Striping Patterns

Classic Stripe: Dyed as traditional self-striping socks. Most of our colourways are dyed to produce two matching half-skeins; sometimes matching socks can be knit from either end of the wound cake, other times the stripes for the second sock begin halfway into the skein. 

Any white or pale-coloured yarn at the ends of the skein is scrap and should be discarded.

Fingering weight skeins available in 115 g and 170 g skeins. 115 g is enough for a pair of medium socks, mittens, a hat, or a cowl. 170 g is enough for a pair of large socks, knee-socks, or a scarf.

Shawl Stripe: Dyed specifically for triangular shawls knit from the top-centre outwards to the edges. Since the final rows take much more yarn than the initial ones, there is a “top” and “bottom” to the yarn: the short length of brightly coloured mini-stripes indicates the “top” of the yarn that should be used for the cast-on. If knitting a triangular shawl that is worked from the bottom up, simply start with the “bottom” of the yarn for the long cast-on edge.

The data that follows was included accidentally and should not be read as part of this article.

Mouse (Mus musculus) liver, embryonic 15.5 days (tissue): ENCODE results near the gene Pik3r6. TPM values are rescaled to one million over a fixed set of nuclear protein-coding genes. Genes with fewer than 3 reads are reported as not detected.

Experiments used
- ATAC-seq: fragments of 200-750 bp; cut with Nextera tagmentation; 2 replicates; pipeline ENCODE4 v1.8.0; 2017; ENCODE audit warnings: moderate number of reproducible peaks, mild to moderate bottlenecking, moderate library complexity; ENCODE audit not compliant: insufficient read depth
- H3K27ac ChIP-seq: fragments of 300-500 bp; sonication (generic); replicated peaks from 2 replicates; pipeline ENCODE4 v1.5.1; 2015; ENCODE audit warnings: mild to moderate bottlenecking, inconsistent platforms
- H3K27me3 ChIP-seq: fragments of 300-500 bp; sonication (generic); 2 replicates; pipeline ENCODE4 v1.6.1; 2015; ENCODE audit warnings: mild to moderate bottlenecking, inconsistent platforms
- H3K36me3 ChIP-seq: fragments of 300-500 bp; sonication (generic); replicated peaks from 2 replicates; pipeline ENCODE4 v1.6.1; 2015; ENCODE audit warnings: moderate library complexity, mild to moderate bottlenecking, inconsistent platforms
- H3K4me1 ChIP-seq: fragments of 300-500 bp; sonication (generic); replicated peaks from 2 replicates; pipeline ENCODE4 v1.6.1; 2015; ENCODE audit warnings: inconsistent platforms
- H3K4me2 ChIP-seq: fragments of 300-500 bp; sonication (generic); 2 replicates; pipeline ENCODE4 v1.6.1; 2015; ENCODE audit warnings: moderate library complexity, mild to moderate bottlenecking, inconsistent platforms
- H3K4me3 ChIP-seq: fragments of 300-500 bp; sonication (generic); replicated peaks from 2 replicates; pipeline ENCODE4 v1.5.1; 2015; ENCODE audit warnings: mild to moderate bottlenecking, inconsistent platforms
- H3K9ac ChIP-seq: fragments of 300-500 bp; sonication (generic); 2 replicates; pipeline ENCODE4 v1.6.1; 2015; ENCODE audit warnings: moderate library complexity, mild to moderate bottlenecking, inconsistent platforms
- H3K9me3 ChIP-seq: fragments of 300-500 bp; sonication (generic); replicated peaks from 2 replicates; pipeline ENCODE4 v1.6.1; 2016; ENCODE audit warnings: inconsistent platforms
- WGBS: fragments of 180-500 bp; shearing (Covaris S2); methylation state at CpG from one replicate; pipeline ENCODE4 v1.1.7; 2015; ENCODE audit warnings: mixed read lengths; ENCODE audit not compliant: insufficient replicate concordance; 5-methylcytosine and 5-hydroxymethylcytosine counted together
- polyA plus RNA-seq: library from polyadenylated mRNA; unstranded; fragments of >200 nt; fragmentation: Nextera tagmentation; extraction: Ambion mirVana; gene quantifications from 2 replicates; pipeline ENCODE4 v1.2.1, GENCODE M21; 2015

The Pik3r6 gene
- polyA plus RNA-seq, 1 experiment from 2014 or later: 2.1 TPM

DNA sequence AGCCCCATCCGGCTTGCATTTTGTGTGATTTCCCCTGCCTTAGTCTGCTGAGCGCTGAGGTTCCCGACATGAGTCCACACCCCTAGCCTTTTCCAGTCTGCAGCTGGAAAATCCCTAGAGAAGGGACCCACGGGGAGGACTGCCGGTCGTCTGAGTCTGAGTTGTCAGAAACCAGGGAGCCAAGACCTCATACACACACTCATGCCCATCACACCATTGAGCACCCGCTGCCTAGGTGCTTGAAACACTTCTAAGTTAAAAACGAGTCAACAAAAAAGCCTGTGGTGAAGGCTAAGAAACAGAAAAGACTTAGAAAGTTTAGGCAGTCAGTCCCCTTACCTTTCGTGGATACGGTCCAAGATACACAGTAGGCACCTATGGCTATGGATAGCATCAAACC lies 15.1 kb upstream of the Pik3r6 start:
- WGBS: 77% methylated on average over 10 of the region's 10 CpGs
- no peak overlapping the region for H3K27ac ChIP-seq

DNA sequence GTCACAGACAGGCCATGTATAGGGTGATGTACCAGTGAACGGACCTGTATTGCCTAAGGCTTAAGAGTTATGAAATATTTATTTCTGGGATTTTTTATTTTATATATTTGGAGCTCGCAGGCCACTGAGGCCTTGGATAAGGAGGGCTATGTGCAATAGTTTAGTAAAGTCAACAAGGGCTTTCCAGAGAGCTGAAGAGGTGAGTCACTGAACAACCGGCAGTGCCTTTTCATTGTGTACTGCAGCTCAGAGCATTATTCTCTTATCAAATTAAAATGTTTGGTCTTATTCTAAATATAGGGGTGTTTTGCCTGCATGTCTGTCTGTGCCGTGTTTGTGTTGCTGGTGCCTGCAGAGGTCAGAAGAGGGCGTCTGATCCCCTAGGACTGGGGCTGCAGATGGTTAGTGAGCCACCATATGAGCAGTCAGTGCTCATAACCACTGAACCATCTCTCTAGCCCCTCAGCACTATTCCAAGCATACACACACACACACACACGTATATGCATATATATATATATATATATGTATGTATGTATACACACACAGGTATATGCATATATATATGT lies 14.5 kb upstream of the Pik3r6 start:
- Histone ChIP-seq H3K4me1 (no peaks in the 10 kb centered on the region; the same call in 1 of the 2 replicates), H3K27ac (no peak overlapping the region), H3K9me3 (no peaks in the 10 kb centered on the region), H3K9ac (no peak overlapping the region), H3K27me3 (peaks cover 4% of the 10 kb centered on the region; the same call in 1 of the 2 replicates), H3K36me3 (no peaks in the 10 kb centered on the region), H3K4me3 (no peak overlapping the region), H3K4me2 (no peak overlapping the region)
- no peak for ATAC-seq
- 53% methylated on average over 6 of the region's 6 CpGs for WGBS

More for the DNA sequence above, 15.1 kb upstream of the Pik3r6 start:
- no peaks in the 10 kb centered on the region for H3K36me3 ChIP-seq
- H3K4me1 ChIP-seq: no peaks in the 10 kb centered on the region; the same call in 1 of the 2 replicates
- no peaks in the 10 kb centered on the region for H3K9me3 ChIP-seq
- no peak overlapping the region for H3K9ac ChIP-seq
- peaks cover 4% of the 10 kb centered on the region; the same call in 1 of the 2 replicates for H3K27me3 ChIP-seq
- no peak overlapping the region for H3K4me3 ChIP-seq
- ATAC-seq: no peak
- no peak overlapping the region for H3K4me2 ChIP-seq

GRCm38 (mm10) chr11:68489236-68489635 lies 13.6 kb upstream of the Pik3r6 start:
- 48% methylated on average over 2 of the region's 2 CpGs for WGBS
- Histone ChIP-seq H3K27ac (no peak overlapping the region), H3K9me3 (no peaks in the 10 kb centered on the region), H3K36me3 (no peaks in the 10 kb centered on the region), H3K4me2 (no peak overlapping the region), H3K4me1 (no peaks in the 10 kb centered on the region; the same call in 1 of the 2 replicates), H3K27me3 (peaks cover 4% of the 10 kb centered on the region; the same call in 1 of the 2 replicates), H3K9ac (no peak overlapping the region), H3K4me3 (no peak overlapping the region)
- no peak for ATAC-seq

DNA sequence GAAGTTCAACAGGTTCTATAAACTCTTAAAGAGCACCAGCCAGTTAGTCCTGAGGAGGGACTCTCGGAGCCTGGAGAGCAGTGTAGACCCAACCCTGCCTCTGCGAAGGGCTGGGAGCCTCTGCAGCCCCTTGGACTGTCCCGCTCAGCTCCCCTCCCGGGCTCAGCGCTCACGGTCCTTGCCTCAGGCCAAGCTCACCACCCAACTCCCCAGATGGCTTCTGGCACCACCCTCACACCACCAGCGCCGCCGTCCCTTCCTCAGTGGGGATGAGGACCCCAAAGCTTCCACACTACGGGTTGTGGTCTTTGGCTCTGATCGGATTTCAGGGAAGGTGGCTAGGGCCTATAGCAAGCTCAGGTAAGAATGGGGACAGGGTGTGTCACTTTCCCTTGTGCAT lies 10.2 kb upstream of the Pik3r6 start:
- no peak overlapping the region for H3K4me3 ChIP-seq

Any white or pale-coloured yarn at the ends of the skein is scrap and should be discarded.

We have a free shawl pattern available here that gives more tips on working with this yarn.

Fingering weight skeins available in 115 g and 170 g skeins. 115 g is just enough for a shawlette, while 170 g will make a more generous shawl. 

Picture that is worth a thousand words: On the left is a shawl knit with our classic yarn; on the right is a shawl knit with shawl yarn.